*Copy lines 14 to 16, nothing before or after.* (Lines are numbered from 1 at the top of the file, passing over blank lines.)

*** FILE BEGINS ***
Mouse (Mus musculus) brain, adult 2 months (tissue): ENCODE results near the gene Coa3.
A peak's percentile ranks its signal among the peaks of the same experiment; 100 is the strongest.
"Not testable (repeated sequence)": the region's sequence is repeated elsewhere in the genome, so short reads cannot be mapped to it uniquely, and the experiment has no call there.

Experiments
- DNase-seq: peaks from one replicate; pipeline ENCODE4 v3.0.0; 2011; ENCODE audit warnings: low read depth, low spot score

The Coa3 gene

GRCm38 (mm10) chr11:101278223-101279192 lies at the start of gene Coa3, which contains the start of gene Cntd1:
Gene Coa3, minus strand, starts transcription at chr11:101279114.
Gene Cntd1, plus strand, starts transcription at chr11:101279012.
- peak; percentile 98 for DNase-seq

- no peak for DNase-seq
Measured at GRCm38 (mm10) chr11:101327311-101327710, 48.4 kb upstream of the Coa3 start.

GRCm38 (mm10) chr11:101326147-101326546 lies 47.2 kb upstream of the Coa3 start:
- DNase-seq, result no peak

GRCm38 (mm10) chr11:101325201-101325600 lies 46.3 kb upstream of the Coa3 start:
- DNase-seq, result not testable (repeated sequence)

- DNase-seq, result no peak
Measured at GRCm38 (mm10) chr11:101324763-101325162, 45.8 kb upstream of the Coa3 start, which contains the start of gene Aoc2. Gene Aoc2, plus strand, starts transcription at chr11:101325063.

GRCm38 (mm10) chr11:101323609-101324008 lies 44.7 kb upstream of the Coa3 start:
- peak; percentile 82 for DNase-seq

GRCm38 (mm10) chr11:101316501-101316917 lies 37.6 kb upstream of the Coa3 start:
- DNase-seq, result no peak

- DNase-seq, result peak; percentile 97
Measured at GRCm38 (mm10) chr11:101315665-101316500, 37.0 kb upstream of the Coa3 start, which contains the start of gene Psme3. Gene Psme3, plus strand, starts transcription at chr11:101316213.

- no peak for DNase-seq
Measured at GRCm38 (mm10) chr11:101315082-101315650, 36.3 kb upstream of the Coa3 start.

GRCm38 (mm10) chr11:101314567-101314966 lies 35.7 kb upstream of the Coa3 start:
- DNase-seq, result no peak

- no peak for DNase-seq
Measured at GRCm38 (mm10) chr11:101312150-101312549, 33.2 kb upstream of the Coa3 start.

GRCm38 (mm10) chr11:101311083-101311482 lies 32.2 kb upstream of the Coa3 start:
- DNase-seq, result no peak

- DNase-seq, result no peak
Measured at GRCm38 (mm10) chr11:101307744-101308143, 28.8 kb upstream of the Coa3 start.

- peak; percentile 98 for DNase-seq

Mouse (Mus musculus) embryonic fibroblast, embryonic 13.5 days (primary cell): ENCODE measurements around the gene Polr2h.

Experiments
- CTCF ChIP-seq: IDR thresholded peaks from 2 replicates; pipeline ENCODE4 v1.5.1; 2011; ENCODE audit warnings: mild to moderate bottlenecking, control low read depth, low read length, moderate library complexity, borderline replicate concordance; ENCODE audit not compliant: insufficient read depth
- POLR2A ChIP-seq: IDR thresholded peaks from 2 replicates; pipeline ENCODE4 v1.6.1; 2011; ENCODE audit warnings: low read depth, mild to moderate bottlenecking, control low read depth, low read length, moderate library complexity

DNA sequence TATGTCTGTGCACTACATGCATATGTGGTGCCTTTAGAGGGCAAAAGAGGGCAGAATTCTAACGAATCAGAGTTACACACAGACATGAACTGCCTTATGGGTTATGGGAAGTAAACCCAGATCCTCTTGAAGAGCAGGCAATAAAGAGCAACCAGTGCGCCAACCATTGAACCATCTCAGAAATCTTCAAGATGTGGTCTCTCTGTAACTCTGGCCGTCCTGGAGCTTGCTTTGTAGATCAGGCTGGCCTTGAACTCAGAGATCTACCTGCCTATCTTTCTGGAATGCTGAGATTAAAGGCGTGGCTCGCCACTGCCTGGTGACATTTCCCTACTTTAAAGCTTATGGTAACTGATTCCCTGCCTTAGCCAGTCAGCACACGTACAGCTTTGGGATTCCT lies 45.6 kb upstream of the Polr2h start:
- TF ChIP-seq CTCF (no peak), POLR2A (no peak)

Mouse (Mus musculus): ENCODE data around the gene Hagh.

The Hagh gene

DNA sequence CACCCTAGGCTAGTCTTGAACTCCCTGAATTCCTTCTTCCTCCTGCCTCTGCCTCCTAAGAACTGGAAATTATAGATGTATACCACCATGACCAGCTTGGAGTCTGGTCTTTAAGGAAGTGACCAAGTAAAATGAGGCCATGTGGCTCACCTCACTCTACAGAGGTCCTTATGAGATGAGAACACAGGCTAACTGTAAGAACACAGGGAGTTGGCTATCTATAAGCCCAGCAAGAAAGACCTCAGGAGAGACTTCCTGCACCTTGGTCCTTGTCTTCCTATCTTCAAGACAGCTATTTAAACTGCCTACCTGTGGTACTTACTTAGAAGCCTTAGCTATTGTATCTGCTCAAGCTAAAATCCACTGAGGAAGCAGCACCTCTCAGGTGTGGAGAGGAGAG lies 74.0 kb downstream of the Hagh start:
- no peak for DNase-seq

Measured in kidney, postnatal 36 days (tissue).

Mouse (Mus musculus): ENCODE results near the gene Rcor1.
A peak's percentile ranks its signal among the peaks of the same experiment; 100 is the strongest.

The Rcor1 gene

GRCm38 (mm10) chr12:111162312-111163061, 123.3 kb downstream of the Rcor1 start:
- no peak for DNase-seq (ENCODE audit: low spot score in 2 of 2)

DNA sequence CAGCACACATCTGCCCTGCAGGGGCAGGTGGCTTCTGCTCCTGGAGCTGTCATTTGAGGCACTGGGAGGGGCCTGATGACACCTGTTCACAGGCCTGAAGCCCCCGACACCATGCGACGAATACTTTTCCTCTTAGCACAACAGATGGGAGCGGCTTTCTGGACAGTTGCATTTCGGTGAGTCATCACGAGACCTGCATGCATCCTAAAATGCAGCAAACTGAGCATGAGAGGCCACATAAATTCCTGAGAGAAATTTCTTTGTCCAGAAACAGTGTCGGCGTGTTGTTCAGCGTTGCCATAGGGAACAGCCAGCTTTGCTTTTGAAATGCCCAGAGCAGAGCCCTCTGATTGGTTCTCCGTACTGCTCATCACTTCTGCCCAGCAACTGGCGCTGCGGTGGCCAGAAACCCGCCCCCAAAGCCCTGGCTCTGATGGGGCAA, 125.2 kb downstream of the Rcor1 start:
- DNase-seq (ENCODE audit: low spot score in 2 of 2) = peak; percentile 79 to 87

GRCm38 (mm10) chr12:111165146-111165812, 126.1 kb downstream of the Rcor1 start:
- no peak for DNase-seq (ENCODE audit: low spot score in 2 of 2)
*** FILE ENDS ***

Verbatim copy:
- DNase-seq, result no peak

GRCm38 (mm10) chr11:101325201-101325600 lies 46.3 kb upstream of the Coa3 start:
- DNase-seq, result not testable (repeated sequence)